Pain mechanisms: labeled lines versus convergence in central processing

Annu Rev Neurosci. 2003;26:1-30. doi: 10.1146/annurev.neuro.26.041002.131022. Epub 2003 Mar 6.

Abstract

The issue of whether pain is represented by specific neural elements or by patterned activity within a convergent somatosensory subsystem has been debated for over a century. The gate control theory introduced in 1965 denied central specificity, and since then most authors have endorsed convergent wide-dynamic-range neurons. Recent functional and anatomical findings provide compelling support for a new perspective that views pain in humans as a homeostatic emotion that integrates both specific labeled lines and convergent somatic activity.

Publication types

  • Historical Article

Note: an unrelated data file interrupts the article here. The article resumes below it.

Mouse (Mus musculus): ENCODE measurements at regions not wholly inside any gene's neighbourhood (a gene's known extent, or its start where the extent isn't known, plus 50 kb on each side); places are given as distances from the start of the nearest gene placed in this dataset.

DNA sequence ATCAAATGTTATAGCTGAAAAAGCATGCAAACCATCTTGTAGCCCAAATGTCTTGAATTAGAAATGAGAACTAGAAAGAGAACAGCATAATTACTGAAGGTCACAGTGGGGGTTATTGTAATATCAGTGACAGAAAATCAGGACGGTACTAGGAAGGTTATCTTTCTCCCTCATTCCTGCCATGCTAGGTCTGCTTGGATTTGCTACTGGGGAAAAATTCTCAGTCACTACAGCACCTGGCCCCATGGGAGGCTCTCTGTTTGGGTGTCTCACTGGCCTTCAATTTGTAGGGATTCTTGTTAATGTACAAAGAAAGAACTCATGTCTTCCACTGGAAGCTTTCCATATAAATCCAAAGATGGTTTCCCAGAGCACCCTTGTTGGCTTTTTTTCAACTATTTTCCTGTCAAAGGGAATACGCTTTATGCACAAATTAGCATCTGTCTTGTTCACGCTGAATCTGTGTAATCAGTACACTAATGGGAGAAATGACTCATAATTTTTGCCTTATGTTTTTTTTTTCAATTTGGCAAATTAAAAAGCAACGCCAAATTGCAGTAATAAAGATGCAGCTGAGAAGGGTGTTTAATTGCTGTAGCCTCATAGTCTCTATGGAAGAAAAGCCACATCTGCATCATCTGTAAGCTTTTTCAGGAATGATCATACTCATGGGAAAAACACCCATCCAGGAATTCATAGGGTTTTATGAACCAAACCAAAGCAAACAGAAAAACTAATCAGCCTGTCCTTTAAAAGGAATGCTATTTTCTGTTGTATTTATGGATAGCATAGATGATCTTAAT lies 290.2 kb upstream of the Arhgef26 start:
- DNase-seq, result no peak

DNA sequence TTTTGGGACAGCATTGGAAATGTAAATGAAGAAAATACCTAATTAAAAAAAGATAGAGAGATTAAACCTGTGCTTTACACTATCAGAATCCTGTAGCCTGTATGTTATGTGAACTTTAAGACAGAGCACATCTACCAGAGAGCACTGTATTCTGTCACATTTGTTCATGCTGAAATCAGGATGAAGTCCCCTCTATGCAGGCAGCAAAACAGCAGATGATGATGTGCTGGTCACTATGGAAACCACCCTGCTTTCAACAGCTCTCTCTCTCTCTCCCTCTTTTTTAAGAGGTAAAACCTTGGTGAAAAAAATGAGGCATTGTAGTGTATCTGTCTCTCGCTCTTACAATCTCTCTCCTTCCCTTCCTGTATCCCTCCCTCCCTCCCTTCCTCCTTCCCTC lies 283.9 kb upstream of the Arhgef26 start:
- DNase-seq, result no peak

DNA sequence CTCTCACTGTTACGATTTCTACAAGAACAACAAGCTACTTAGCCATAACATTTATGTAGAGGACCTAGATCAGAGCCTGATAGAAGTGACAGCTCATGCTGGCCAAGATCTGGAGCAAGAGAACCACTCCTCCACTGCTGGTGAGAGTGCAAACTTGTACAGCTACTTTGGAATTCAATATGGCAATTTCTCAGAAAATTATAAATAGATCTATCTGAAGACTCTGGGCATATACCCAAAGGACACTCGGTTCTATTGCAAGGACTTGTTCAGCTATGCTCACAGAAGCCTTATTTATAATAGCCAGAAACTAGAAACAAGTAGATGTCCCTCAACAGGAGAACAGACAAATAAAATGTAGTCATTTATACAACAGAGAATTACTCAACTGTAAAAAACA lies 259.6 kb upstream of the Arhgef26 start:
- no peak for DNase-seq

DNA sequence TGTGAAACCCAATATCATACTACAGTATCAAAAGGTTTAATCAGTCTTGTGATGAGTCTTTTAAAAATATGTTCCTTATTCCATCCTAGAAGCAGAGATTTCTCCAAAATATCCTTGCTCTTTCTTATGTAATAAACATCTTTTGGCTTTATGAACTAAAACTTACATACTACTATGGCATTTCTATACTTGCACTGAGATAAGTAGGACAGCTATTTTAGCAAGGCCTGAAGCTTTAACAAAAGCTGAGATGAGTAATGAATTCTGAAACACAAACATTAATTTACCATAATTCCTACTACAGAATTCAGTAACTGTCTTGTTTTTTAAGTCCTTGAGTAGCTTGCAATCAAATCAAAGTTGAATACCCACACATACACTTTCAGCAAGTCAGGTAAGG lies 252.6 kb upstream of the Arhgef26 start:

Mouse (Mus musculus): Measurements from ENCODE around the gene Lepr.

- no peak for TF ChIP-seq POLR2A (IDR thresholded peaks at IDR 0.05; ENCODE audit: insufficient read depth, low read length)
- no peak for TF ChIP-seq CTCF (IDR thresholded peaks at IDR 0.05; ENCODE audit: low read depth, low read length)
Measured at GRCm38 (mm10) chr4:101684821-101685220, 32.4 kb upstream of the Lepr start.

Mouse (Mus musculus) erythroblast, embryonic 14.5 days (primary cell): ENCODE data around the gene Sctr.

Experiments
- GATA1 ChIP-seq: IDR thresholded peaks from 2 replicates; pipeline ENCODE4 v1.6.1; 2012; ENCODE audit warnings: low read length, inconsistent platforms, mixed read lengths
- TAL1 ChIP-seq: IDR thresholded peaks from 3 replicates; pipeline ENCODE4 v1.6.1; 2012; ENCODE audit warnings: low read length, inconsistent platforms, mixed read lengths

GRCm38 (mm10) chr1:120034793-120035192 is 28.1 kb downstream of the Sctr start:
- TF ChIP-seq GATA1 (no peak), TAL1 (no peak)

• Research Support, Non-U.S. Gov't
  • Research Support, U.S. Gov't, P.H.S.
  • Review

MeSH terms

  • Afferent Pathways / anatomy & histology
  • Afferent Pathways / physiology
  • Animals
  • History, 19th Century
  • History, 20th Century
  • Humans
  • Models, Neurological
  • Neurons / classification
  • Neurons / physiology
  • Pain / classification
  • Pain / history
  • Pain / physiopathology*
  • Peripheral Nerves / anatomy & histology
  • Peripheral Nerves / physiology
  • Somatosensory Cortex / anatomy & histology
  • Somatosensory Cortex / physiology
  • Spine / cytology
  • Spine / physiology
  • Thalamus / anatomy & histology
  • Thalamus / physiology